Success in private practice was not enough for him though, and by the time Barack Obama was elected in 2008, “I would have taken any job, including sweeping the floors, to work in the Department of Justice,” Verrilli recalls. “The reason I felt that way was I settled in Washington in the 1980s because I wanted to do public service. And I woke up 25 years later not having done that, and so I thought the time had come.”
He took a job that many of his colleagues thought was not important enough for someone of his age and professional stature. He became the associate deputy attorney general, the deputy to the deputy. But he quickly won the admiration of career lawyers and political appointees alike, for his balanced approach to the most difficult and complex questions.
Indeed, his unflappability and keen intellect were so appreciated by the White House that the president stole Verrilli for his own staff, making him deputy White House counsel. Those who knew his work sang his praises, while he remained largely unknown to most of official Washington. When it came to nominating a new solicitor general to replace now-Supreme Court Justice Elena Kagan, there was never much doubt in the West Wing as to who would get the job. For “no drama Obama,” the quiet and intellectual Verrilli was perfect.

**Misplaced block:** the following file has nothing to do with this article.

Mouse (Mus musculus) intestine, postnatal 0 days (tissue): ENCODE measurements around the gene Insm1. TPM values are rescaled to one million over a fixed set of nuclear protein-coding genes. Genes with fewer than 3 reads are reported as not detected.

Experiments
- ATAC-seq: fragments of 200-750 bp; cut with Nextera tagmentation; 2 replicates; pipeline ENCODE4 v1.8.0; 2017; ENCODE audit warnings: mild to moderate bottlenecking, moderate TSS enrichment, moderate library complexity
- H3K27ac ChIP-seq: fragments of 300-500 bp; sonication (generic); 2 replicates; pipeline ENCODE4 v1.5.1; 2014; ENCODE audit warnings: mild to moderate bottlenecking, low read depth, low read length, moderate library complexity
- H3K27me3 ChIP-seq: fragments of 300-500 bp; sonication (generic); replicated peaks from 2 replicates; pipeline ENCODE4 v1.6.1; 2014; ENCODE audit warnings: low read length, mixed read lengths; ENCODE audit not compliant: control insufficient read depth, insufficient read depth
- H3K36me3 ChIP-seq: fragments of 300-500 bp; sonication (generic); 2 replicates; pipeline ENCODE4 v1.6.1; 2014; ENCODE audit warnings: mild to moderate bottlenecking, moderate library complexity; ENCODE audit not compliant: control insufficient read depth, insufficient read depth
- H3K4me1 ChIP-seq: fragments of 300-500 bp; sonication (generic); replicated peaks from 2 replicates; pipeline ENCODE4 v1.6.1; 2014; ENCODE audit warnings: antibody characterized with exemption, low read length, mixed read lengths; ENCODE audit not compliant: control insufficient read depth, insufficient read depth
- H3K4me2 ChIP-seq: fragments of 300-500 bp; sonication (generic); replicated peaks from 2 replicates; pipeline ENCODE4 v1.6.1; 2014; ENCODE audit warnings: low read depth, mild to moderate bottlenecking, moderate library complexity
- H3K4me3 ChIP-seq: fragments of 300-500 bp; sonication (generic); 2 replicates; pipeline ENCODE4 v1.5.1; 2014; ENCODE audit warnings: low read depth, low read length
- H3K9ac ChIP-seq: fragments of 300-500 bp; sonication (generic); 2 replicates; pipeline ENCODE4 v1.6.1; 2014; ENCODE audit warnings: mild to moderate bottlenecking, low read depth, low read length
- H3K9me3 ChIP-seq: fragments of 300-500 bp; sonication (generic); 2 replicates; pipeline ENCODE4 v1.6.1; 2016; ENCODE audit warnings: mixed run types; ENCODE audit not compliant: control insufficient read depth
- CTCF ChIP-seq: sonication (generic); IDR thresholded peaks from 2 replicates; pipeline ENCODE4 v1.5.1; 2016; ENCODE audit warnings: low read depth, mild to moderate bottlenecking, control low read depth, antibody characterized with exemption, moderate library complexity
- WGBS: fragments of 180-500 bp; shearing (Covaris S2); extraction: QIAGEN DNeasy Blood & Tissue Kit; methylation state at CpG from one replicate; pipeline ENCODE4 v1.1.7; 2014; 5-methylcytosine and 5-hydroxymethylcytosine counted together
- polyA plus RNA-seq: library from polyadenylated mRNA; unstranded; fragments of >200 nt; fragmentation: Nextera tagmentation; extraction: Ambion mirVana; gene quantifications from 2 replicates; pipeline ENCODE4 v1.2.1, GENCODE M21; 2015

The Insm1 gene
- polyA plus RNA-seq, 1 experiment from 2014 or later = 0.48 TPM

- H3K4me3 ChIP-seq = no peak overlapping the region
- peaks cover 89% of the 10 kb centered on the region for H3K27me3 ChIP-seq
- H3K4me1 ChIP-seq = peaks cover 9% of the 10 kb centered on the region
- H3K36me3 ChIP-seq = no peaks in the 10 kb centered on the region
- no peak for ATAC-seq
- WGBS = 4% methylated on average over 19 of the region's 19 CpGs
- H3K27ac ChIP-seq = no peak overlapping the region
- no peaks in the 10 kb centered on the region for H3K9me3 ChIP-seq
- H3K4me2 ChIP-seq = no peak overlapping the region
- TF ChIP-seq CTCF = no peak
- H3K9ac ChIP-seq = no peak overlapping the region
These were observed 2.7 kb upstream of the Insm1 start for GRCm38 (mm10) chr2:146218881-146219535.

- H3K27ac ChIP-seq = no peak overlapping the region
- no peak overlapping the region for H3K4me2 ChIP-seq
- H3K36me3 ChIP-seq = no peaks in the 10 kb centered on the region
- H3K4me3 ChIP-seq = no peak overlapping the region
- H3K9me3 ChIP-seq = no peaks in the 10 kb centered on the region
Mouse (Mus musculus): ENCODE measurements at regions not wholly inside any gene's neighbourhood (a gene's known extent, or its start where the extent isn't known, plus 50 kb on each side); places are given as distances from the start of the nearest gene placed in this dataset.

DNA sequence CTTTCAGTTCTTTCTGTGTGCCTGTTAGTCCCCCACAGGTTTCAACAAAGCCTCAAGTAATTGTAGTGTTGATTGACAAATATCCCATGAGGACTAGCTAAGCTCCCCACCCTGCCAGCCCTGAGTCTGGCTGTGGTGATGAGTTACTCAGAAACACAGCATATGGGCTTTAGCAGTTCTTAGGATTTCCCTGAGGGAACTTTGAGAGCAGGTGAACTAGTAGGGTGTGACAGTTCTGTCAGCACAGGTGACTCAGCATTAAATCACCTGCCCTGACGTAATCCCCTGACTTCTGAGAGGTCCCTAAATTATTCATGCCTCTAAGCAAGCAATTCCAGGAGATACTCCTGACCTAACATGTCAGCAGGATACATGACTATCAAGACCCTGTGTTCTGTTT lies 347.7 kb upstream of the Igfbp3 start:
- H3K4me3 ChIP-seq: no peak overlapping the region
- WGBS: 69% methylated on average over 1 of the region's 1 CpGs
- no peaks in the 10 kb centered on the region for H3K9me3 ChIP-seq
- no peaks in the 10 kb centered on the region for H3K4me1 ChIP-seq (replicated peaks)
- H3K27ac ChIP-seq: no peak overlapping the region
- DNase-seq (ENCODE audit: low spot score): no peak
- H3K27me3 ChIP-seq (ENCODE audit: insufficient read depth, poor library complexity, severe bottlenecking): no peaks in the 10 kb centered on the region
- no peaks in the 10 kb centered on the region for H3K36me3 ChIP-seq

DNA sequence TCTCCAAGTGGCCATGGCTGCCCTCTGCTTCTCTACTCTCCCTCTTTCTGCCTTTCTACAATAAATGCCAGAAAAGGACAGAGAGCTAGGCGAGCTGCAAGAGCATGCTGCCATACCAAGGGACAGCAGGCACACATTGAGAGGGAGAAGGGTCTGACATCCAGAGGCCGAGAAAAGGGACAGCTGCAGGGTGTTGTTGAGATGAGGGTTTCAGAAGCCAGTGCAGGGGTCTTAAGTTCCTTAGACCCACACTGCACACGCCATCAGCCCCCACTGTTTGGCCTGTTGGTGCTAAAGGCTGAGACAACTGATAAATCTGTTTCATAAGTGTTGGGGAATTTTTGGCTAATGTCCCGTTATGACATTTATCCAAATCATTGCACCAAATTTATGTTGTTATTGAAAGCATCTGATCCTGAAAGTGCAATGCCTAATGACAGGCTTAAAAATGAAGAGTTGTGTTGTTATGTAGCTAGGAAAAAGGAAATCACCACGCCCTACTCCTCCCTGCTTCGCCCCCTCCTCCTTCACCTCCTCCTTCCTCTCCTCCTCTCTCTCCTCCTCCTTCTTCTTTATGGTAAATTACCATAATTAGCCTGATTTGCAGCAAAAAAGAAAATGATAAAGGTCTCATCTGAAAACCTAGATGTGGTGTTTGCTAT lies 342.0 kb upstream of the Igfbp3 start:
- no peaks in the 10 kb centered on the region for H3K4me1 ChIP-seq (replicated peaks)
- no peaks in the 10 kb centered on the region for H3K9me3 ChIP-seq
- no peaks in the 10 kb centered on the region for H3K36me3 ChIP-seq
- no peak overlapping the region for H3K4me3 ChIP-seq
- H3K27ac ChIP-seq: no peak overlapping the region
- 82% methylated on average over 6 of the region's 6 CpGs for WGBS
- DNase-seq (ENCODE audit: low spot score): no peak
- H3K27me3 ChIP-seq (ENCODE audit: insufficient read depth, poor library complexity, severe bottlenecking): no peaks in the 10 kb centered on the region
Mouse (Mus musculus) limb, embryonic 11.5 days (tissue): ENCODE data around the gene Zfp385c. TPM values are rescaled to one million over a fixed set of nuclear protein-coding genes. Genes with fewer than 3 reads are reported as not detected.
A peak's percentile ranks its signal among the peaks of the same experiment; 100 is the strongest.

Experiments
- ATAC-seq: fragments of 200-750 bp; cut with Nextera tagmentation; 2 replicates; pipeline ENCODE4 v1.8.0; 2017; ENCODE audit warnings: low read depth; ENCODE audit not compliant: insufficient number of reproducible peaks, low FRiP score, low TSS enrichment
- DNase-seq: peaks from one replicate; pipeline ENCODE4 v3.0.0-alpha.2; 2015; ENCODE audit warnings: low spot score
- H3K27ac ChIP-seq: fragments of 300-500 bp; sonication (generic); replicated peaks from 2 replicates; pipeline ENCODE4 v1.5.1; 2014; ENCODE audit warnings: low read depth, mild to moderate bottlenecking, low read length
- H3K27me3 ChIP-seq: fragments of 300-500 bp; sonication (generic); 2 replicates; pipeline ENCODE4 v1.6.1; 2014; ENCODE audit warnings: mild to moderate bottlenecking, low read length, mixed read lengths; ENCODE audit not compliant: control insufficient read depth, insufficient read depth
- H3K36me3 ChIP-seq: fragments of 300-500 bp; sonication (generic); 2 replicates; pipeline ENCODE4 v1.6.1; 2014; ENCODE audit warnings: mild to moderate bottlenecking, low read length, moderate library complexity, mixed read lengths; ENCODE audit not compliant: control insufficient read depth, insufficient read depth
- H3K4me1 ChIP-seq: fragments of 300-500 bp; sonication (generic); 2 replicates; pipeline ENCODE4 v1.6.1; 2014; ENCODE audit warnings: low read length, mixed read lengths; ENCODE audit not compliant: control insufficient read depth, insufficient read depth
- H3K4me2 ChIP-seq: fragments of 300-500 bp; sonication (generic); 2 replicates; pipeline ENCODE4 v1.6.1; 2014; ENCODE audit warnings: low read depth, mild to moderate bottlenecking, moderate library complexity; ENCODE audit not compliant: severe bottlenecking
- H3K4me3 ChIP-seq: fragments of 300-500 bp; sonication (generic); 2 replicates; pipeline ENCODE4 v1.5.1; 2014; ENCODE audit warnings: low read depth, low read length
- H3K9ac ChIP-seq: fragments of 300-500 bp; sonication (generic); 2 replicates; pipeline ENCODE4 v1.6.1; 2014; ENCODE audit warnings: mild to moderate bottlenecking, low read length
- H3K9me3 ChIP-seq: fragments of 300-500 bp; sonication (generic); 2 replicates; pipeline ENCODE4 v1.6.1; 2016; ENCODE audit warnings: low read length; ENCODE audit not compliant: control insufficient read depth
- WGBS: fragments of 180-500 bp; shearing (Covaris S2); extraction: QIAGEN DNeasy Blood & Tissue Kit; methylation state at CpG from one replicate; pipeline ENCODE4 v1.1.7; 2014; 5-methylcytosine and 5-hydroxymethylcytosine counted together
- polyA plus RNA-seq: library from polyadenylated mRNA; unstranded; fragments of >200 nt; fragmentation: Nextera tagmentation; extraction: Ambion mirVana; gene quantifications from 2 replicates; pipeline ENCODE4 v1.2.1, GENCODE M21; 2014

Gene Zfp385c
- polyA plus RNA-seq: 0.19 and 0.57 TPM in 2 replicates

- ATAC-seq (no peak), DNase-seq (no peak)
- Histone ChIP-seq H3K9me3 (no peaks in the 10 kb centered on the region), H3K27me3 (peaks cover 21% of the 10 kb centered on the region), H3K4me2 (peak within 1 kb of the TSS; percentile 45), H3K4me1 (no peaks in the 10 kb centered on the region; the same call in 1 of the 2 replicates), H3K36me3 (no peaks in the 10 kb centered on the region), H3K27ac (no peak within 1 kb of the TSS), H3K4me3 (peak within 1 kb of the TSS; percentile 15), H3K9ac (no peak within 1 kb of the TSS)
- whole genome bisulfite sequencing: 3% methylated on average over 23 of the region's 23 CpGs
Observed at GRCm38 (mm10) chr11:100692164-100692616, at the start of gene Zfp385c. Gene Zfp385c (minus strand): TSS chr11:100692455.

For Verrilli, the new job is quite a change in pace. He was so used to the wild ride of the White House, with its constant demands, that when he became solicitor general and his beeper stopped going off all the time, he thought his BlackBerry was broken.
He soon settled down, however, to a different kind of wild ride, as the guy responsible for coordinating all the government’s appeals, arguing the most important ones in the Supreme Court and, from time to time, telling the president or his subordinates that no, they can’t do something.
“I know how to say no and I have said no,” he says firmly. “If I have to say no in the future, I will.”
In the last analysis, though, Verrilli’s job is to defend federal laws and actions. He says he has no difficulty arguing positions that are exactly the opposite of the positions he likely would have argued as a private lawyer. In private practice, his clients were typically large communications companies and in representing them, he usually opposed any government regulation of speech.
As the government’s lawyer, he is often defending those rules limiting speech. Most recently, he defended a federal law making it a crime to lie about having received a military medal. During the argument, many of the justices expressed some doubts about the government’s interest in criminalizing a lie that is nothing more than personal puffery.